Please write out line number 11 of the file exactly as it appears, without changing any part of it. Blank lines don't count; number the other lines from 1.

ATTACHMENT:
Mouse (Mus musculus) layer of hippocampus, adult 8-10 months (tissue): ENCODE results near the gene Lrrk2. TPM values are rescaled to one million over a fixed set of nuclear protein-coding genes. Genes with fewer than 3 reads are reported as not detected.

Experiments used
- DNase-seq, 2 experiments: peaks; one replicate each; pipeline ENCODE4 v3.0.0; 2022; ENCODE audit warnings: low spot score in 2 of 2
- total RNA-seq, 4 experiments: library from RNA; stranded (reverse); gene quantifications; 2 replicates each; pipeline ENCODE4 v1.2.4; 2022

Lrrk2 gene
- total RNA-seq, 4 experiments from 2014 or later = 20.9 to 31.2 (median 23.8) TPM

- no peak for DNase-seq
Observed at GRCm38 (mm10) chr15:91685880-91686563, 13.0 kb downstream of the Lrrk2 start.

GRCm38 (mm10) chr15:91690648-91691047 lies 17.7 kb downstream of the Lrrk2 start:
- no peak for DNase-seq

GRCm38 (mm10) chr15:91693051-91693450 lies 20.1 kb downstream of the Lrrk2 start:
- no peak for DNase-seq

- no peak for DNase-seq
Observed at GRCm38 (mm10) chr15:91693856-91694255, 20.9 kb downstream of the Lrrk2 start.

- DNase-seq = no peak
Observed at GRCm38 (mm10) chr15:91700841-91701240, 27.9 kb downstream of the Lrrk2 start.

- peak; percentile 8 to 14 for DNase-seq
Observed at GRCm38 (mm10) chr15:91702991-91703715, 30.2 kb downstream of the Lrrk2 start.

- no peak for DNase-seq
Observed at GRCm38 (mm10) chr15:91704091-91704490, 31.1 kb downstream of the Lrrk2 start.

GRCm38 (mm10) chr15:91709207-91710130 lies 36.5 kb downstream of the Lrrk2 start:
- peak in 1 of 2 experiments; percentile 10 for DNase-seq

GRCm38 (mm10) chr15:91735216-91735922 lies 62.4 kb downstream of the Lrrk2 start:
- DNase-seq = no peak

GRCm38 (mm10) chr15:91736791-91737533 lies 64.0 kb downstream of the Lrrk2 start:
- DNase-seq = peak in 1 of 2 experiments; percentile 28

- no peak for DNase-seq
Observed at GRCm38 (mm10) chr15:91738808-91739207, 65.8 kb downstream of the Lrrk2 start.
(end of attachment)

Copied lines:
GRCm38 (mm10) chr15:91693051-91693450 lies 20.1 kb downstream of the Lrrk2 start: